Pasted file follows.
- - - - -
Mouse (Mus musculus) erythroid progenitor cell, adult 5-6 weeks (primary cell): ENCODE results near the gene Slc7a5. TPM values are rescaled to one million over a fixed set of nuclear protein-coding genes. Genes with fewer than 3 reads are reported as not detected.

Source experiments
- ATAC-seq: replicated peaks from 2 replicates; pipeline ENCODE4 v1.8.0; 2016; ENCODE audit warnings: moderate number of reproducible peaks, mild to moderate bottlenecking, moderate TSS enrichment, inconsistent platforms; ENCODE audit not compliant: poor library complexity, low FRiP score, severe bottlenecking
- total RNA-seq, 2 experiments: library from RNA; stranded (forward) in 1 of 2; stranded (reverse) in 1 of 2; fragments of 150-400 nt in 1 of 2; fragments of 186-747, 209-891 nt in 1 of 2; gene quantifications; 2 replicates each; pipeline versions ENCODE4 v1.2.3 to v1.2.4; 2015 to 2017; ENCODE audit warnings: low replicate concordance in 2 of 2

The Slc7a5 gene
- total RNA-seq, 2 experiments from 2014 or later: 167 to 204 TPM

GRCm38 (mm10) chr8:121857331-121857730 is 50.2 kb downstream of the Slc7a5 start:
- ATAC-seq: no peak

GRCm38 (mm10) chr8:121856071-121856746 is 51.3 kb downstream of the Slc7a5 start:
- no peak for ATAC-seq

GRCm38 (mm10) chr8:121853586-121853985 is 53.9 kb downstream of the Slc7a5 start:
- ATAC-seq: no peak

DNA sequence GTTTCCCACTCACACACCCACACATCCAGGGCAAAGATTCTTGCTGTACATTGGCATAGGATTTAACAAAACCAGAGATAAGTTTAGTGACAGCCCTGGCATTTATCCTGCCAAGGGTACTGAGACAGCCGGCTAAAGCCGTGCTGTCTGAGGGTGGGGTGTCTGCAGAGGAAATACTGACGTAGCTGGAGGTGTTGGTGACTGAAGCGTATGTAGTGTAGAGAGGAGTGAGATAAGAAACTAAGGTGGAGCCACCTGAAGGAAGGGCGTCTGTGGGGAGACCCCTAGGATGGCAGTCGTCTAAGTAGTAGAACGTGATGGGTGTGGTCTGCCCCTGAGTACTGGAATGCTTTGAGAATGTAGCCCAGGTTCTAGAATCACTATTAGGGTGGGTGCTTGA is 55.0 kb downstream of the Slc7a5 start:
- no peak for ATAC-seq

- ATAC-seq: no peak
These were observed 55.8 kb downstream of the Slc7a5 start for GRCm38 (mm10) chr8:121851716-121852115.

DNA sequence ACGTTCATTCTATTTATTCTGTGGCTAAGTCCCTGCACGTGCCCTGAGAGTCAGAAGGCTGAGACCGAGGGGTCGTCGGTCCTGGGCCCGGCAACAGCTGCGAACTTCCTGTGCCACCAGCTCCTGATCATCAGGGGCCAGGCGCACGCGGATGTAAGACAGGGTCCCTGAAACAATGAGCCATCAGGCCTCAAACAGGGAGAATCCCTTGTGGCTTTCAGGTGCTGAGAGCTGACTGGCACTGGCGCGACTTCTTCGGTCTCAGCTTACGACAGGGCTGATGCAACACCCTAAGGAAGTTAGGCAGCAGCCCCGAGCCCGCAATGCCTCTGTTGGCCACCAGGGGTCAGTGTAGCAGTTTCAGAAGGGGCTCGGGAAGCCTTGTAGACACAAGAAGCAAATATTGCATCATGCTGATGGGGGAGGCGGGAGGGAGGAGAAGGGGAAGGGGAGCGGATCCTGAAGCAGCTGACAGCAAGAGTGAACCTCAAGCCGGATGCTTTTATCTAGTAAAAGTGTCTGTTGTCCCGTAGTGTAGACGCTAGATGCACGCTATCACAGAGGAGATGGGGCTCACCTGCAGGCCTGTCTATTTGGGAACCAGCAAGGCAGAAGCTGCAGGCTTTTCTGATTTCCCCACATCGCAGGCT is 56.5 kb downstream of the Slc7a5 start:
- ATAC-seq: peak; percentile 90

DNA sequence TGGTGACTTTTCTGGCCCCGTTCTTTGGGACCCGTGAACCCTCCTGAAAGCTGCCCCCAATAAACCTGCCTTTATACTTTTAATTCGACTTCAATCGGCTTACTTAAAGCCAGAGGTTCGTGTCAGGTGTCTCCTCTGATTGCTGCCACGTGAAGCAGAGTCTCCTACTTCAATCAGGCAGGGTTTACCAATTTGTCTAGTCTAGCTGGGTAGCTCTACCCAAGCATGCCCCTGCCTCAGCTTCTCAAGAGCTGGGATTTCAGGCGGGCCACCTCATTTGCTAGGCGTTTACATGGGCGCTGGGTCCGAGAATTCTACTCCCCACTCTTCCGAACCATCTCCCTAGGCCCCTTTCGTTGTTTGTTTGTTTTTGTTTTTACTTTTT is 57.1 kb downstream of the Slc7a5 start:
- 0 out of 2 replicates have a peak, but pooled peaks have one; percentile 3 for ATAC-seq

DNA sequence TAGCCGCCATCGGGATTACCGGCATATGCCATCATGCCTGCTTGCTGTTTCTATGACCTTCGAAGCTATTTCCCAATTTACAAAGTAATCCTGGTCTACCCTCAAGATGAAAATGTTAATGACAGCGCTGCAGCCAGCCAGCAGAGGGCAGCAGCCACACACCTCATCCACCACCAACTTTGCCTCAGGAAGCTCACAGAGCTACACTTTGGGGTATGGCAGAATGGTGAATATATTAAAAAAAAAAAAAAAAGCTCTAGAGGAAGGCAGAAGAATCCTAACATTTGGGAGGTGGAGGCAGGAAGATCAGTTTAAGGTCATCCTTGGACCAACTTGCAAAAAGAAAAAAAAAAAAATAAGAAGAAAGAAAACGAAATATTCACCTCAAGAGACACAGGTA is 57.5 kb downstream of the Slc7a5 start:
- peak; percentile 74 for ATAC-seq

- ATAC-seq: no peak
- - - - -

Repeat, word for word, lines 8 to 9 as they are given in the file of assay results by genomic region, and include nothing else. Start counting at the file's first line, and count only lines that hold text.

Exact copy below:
- ATAC-seq: no peak

GRCm38 (mm10) chr8:121856071-121856746 is 51.3 kb downstream of the Slc7a5 start: